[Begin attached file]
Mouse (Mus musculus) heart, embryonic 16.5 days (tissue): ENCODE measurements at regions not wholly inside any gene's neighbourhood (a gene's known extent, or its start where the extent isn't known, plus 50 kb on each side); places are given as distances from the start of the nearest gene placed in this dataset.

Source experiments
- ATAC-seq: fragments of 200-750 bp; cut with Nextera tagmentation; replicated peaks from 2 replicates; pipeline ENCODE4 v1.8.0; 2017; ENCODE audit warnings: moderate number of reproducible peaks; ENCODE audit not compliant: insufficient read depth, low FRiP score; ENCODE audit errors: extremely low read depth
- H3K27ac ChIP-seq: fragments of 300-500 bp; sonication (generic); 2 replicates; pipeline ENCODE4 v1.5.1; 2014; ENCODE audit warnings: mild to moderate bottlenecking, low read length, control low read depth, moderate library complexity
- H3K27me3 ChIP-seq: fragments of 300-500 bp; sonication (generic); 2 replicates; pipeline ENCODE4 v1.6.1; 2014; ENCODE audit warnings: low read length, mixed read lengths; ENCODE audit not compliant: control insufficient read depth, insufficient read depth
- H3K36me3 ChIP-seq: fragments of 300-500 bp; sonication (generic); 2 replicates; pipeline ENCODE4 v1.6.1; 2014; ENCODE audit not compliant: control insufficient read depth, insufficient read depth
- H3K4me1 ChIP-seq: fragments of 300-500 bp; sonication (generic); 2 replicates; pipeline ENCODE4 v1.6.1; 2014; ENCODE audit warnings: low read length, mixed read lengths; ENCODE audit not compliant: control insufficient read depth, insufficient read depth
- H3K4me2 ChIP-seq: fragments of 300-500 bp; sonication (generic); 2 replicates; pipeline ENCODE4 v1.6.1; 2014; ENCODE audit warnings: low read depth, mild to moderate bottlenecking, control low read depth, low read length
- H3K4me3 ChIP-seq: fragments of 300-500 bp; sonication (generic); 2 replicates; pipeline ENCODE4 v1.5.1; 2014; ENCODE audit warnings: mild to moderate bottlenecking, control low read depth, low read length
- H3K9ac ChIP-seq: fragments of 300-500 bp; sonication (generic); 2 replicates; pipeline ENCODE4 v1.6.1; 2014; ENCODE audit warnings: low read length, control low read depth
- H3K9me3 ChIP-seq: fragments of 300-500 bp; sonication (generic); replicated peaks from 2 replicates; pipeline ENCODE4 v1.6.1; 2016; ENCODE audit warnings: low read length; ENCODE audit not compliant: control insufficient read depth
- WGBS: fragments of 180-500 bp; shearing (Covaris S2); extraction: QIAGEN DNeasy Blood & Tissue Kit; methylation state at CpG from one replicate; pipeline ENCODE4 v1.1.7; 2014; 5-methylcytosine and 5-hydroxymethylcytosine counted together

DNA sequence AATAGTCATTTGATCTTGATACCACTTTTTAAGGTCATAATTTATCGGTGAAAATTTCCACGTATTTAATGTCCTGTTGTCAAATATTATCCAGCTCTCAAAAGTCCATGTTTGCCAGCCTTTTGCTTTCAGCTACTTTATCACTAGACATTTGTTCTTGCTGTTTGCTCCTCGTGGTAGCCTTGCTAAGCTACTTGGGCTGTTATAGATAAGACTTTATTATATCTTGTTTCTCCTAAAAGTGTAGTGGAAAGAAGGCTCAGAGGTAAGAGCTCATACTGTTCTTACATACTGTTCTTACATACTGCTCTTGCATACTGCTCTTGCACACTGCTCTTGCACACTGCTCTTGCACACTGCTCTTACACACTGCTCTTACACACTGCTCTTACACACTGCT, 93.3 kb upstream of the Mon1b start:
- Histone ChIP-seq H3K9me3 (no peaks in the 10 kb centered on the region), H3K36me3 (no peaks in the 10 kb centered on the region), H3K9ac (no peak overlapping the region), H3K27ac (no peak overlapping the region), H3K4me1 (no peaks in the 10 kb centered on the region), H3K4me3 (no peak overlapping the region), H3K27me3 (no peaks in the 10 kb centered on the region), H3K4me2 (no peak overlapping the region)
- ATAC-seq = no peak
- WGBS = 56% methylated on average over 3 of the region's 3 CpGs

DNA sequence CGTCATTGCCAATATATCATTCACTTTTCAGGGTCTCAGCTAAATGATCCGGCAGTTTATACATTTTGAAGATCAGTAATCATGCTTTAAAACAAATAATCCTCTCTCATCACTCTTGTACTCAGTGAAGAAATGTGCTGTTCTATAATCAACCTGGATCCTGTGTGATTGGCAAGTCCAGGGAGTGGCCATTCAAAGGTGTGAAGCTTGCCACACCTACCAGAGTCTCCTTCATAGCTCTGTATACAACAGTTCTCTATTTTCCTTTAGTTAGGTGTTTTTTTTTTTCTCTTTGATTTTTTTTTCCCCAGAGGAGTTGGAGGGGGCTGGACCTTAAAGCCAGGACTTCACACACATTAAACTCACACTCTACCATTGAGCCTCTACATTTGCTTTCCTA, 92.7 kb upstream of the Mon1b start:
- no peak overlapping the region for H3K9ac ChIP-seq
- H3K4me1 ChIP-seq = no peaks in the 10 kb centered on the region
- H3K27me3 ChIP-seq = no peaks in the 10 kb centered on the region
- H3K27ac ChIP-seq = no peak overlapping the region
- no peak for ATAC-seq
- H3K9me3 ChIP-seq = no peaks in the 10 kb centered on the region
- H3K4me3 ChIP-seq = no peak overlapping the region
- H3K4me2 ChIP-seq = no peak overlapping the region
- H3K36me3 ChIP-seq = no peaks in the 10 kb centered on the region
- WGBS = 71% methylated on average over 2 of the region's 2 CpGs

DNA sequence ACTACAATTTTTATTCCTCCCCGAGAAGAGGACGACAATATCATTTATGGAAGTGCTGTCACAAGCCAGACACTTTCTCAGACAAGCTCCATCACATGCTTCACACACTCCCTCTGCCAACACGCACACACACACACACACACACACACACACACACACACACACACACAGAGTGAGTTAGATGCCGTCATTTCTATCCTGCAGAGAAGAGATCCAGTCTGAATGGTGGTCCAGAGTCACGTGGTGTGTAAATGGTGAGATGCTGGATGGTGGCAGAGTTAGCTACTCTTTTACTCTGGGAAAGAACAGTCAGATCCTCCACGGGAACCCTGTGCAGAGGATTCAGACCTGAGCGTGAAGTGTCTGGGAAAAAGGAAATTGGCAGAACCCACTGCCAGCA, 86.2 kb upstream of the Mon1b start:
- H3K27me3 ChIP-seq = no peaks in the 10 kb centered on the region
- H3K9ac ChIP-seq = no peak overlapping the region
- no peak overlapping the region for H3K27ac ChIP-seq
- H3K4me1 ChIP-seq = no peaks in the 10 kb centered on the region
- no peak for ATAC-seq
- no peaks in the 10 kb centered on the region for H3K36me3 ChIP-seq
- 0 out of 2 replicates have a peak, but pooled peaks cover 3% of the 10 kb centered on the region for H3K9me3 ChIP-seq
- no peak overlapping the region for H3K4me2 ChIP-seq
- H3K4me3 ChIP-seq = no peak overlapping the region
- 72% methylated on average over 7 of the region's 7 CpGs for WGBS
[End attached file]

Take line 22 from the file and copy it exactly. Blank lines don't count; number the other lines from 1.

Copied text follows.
- no peak for ATAC-seq